Extraction, purification, and characterization of green mussel adhesive proteins (PVFP-5)
Lim, Ee Tat
Date of Issue2011
School of Materials Science and Engineering
Mussel adhesive proteins are found in plaques of mussel species in our marine and freshwater environments. Through evolution, mussels have developed adhesive mechanisms to help them survive the wave impacts in intertidal zone areas as well as deep in the sea where strong currents are present. Other than being a favorite model for studying bio-fouling, mussel adhesive proteins have long been studied due to the fact that the strong adhesive properties might provide novel insights into bio-adhesive mechanisms. The purpose of this project is to create a protocol effective for extraction and purification of PVFP-5, an adhesive protein predicted to occur in Perna viridis, a common bio-fouling species found in the Singapore. The findings in this report would set as a basis for future purification of mussel adhesive proteins at NTU. Results showed Arnow positive stains of centrifuged pellets from crude protein extracts based on published methods for a different mussel species. The data indicates that the extract contains a side chain modification of tyrosine known as DOPA, which is known to be present in large amounts in mussel adhesive proteins. Colorimetric analysis of the pellet solution using UV-Vis spectrophotometer also indicated a slight absorption near the 500nm range, supporting the theory that DOPA containing proteins were present. Reverse phase HPLC results of the crude extract showed a broad distribution of material, in particular at the 280nm wavelength, which is specific for aromatic groups. HPLC and MALDI-TOF results indicate that a low molecular weight protein elutes at around 33 minute intervals under a flowrate of 0.7ml/min on the HPLC. The results showed that the published protocol for crude extraction of Mytilus edulis is not directly compatible for the purification of PVFP-5. While this finding is a negative result, the experiments provides backgrounds for future optimization of the protocol and suggests that PVFP-5 may have significant differences in protein chain chemistry and side chain modifications. Confirmation of this hypothesis would then represent a significant finding.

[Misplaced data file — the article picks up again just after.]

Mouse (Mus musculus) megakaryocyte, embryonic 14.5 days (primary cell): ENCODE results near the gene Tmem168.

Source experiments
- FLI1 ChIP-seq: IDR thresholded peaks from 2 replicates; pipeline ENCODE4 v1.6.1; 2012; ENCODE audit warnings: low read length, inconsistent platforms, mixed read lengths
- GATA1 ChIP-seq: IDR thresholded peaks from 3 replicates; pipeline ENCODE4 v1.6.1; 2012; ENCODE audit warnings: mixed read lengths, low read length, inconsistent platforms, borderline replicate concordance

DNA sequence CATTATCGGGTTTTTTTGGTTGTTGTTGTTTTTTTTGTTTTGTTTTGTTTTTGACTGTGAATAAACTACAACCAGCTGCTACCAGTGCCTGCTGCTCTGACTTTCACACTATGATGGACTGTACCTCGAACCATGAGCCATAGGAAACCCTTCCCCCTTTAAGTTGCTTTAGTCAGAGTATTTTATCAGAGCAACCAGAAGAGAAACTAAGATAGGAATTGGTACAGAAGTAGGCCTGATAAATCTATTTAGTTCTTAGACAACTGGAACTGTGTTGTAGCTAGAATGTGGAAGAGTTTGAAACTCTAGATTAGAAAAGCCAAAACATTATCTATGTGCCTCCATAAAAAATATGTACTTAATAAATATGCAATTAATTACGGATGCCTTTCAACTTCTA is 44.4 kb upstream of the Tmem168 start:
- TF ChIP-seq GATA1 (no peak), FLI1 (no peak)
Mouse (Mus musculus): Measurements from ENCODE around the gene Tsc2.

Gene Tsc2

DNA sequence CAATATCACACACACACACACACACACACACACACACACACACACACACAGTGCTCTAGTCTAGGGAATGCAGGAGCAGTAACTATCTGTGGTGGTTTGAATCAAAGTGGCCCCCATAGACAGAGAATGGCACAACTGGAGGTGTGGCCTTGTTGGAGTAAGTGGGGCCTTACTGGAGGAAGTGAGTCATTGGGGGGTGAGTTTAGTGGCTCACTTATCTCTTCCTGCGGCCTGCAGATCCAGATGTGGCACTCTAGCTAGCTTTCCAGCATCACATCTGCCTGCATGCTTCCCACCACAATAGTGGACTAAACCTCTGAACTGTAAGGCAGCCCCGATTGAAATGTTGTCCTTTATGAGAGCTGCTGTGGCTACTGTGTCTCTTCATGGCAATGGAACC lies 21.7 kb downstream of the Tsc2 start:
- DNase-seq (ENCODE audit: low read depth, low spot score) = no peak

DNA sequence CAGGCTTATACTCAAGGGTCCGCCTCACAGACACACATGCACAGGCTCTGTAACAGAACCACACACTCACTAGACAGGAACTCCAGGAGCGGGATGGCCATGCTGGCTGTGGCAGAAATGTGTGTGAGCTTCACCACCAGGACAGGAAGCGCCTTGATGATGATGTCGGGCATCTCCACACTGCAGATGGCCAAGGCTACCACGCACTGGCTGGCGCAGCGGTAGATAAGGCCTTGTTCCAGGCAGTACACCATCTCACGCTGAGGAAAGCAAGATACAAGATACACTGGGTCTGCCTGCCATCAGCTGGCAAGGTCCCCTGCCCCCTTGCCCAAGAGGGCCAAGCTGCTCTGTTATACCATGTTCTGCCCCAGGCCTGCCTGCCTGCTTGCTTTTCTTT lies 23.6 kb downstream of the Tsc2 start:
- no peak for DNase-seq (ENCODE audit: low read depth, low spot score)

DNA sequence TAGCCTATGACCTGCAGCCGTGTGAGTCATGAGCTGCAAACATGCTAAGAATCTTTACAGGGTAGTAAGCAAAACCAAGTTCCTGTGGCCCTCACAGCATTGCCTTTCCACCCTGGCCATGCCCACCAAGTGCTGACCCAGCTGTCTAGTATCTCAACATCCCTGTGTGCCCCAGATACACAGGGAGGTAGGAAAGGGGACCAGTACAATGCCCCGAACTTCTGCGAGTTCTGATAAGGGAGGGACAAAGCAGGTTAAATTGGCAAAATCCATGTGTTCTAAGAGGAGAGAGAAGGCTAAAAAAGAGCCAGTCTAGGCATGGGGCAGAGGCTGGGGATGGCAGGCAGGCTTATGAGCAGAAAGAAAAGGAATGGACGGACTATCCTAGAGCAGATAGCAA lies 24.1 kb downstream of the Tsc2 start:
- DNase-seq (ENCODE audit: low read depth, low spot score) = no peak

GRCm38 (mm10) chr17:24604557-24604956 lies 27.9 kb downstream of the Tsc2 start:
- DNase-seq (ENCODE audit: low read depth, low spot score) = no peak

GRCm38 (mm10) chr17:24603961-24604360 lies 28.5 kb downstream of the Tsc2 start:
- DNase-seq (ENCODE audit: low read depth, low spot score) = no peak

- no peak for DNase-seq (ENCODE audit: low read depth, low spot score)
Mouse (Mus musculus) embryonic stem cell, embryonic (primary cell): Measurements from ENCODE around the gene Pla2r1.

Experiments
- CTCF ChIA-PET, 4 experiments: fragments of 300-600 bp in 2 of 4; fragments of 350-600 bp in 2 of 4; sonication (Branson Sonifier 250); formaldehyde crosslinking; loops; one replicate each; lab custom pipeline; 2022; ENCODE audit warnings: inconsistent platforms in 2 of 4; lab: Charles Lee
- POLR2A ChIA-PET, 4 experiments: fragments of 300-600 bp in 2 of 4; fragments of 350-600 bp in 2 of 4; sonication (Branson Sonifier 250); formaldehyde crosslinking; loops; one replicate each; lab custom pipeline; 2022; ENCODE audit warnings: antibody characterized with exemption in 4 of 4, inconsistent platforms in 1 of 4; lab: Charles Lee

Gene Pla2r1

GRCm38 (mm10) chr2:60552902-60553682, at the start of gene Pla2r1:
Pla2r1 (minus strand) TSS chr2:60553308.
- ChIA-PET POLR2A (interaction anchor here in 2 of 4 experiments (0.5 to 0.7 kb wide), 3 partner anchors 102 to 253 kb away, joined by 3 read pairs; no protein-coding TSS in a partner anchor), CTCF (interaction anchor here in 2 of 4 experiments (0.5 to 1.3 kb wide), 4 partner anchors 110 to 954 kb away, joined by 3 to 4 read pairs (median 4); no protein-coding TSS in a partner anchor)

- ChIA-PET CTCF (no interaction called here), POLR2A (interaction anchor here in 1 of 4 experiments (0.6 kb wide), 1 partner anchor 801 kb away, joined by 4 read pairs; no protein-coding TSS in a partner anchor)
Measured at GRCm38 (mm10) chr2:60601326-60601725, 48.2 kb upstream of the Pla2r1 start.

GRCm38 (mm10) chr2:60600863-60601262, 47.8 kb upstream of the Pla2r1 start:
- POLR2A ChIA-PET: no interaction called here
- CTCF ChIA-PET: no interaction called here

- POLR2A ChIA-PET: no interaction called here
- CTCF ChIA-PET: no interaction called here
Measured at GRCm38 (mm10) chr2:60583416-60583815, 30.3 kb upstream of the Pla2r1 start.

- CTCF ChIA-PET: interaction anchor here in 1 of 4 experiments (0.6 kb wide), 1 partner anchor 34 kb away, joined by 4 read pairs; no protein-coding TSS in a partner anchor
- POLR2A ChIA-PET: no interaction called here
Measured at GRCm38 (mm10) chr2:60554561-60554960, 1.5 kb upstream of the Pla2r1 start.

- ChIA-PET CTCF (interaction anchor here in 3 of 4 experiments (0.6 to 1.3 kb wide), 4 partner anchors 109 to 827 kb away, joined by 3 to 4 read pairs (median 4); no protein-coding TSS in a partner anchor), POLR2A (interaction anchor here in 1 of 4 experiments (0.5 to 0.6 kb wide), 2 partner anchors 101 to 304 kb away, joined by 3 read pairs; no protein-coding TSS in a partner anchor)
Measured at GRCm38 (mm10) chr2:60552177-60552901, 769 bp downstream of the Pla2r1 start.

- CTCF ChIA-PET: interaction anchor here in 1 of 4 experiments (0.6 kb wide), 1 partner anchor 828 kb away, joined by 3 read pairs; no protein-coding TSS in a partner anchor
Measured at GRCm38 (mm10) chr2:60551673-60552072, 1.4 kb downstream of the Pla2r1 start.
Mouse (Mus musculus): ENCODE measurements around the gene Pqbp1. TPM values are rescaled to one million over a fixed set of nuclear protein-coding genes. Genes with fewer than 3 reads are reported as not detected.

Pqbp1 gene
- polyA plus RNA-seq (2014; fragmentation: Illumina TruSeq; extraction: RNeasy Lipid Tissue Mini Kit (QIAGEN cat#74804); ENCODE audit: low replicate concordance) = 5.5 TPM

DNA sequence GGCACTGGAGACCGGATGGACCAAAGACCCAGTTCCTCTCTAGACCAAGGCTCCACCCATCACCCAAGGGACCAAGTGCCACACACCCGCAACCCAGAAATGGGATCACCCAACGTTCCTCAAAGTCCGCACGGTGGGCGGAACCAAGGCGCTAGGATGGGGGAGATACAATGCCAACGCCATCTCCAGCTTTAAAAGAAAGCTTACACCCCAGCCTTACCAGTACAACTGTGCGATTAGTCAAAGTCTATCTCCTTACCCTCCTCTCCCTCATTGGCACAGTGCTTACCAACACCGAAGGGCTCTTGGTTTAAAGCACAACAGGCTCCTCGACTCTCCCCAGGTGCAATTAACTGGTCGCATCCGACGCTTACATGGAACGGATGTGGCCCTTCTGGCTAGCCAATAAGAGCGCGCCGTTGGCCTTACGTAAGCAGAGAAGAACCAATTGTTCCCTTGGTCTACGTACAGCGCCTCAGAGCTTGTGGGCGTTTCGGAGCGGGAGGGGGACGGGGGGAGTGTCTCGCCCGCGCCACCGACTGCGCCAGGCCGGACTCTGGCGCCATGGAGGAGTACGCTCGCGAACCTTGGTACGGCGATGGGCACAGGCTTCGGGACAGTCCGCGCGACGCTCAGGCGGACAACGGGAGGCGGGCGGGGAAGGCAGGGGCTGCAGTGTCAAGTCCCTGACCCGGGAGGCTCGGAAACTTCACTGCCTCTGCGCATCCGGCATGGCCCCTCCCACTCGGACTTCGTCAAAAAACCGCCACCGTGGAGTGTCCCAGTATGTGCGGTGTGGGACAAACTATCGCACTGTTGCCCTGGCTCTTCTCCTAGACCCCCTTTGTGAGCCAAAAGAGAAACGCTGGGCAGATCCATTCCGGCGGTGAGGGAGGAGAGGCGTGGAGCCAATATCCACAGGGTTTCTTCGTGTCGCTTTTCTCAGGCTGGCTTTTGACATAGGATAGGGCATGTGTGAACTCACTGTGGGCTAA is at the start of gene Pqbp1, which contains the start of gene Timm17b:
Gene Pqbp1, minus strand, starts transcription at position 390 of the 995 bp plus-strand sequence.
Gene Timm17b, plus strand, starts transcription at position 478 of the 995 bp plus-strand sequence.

Final Year Project (FYP)
Nanyang Technological University